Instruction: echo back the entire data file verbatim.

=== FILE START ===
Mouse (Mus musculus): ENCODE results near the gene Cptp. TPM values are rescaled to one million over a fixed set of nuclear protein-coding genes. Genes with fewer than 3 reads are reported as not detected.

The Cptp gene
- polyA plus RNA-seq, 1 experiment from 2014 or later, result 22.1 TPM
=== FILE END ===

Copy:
Mouse (Mus musculus): ENCODE results near the gene Cptp. TPM values are rescaled to one million over a fixed set of nuclear protein-coding genes. Genes with fewer than 3 reads are reported as not detected.

The Cptp gene
- polyA plus RNA-seq, 1 experiment from 2014 or later, result 22.1 TPM